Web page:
Stretch Therapy

Whether you consider yourself an athlete in the prime of your life or your idea of movement is having to get up when the television remote is broken, you can benefit from stretch therapy. Even if you have no intentions of doing anything remotely athletic, regular stretching helps you feel better by allowing your joints and muscles to move more effectively throughout the day.

Consistent stretching can provide important health benefits no matter what your goals are. Here are just a few:

  • Improves range of motion: Simply put, stretching makes it easier to keep moving by lubricating joints and enhancing and maintaining range of motion. It improves tissue oxygenation, increases blood flow, provides your muscles with nutrients, and helps to remove metabolic waste.
  • Decreases the risk of injury: Warming up your muscles before exercise and keeping them active is just sound advice. A body part that is used to movement is far less prone to injury than one that is not.
  • Improves your performance as an athlete: Dynamic stretching helps to elevate blood flow, improve heart rate, and prepares one’s muscles for activity.
  • Reduces pain and stiffness: Stiffness can set in when you don’t use muscles often enough, while pain can result from using them the wrong way. Stretching gives you better posture and improves blood flow through connective tissues that may be knotted up and causing pain.
  • Decreases recovery time: Gentle stretching after exercise helps your muscles recover faster than just stopping the activity abruptly. It also pushes your muscles to heal themselves after an injury.

Stretching Shouldn’t Be Your Initial Warm-up if You’re Inactive

Improperly stretching can potentially have a negative effect on your body. People often start a warm-up by static stretching, not realizing that they could damage stiff muscles in the process. If you’ve been inactive for a while, make sure to ease into it and get your blood flowing before  pushing your muscles to the max.

Goals for Stretching

When you are ready to start stretch therapy, try to focus your attention on one major muscle group at a time. Although it may initially feel uncomfortable, the goal is for it to be safe, effective, and injury free. As you stretch, pay attention to how each of your muscles feel. Don’t forget to stretch on both sides of your body for maximum benefit.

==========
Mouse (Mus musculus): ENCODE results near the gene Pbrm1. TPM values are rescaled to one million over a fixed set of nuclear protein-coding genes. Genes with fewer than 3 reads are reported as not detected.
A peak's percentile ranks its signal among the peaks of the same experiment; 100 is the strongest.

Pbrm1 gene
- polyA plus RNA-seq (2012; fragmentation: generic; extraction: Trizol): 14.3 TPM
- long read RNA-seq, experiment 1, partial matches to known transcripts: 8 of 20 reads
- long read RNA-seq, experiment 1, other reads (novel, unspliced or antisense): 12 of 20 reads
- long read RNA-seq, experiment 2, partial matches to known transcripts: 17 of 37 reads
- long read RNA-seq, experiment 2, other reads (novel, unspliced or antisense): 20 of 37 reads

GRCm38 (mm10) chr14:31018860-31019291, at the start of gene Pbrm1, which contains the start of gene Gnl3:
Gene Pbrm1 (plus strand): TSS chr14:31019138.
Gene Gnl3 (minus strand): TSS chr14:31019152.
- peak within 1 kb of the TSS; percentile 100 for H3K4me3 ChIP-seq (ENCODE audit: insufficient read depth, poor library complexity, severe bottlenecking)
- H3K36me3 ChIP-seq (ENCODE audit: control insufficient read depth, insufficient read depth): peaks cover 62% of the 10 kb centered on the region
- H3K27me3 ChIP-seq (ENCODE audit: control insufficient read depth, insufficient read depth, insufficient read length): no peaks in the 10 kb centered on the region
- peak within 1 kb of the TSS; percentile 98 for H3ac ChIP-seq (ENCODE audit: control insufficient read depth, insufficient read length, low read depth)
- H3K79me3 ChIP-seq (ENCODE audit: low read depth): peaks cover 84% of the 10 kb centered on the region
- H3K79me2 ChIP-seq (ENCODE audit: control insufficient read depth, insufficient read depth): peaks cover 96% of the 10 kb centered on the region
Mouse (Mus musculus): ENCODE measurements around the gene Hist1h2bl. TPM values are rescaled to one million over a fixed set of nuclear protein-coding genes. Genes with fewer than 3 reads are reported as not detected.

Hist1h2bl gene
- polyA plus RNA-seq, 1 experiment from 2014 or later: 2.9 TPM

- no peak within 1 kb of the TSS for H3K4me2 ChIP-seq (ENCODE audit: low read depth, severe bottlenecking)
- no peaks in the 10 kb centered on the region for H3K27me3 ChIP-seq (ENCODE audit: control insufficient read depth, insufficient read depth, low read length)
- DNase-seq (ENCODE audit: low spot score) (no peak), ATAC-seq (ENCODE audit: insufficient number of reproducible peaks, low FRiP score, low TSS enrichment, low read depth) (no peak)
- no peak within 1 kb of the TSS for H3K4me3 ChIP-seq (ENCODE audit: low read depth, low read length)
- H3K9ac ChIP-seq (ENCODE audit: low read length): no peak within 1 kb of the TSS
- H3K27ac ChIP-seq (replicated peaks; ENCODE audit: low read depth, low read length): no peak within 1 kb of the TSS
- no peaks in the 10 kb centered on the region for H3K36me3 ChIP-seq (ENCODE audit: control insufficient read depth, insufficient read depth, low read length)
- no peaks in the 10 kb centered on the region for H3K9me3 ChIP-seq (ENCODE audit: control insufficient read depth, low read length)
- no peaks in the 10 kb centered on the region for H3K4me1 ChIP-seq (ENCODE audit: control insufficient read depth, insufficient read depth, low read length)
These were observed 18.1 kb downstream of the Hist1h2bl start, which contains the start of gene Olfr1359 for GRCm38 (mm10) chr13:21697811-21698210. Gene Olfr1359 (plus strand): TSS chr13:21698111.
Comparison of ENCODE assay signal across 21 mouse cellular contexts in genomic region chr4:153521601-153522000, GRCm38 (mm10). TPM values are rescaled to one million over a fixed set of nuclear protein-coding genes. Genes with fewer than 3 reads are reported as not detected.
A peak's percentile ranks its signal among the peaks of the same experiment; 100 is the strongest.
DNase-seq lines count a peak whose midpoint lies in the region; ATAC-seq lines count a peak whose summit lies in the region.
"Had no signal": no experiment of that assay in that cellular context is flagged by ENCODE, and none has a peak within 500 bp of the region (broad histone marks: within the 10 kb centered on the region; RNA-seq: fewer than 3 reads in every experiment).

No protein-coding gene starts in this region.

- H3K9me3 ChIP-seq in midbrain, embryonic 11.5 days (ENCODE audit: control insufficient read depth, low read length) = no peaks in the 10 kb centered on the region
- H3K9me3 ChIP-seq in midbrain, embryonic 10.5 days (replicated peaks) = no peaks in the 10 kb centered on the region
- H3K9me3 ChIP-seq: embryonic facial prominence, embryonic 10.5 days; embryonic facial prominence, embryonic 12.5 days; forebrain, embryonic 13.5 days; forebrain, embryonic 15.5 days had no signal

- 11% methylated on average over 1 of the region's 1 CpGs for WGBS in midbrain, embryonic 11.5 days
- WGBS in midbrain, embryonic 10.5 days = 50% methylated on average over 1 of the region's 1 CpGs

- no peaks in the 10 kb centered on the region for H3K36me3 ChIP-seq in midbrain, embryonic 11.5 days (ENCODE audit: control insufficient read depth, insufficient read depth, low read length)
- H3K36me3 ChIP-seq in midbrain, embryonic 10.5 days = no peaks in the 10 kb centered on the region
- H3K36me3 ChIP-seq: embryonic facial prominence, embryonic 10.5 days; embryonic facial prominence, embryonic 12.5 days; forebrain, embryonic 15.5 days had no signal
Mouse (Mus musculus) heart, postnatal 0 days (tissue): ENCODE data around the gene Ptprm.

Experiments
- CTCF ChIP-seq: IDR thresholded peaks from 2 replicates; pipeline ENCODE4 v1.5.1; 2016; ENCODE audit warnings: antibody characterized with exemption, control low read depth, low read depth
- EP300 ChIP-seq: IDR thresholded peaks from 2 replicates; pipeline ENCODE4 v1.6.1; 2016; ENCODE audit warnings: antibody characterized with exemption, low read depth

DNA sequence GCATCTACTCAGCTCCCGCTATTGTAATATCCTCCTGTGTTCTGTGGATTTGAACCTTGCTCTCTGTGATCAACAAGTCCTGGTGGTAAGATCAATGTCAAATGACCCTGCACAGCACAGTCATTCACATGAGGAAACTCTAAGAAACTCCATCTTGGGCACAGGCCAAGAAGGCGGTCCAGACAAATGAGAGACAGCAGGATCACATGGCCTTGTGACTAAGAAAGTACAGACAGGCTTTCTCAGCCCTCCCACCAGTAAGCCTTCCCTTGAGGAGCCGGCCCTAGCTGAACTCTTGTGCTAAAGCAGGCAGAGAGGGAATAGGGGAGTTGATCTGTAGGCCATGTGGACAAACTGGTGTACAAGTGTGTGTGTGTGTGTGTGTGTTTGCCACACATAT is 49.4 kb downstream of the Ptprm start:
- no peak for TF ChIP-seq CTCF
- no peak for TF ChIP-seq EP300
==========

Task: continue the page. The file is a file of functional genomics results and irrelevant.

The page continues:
It’s as important to stretch the muscles that you don’t use just as often as the ones that see more use. You will want to try to avoid bouncing as you stretch since this can cause muscle tightness and injury. I’m guessing injury is not want you had in mind when you started stretching in the first place. Half a minute should be long enough to hold your stretch if you’re just touching up frequently-used muscles and joints while one minute is better for those that don’t see much action.

Remember that pain is not the name of the game. It’s normal to feel some tension in the areas you stretch, but it should never hurt. If it does, ease off a little and focus on relaxing the muscles at hand. If it still hurts, stop for now and try to approach it a different day.

Take Your Stretch Therapy to a New Level

Maybe stretching at home isn’t your thing or you need help from a Stretchologist, like those at Stretch 22, to achieve a deeper stretch than you can do on your own. Stretch 22’s Stretchologists will guide you in a series of assisted, active stretches paired with vibration to help expand your muscles and release stubborn, local fascial tightness. This will allow you to achieve maximum performance in life.

Stretch 22 offers several membership levels. Please contact us today at 206-441-4143 to learn more about which one might be right for you.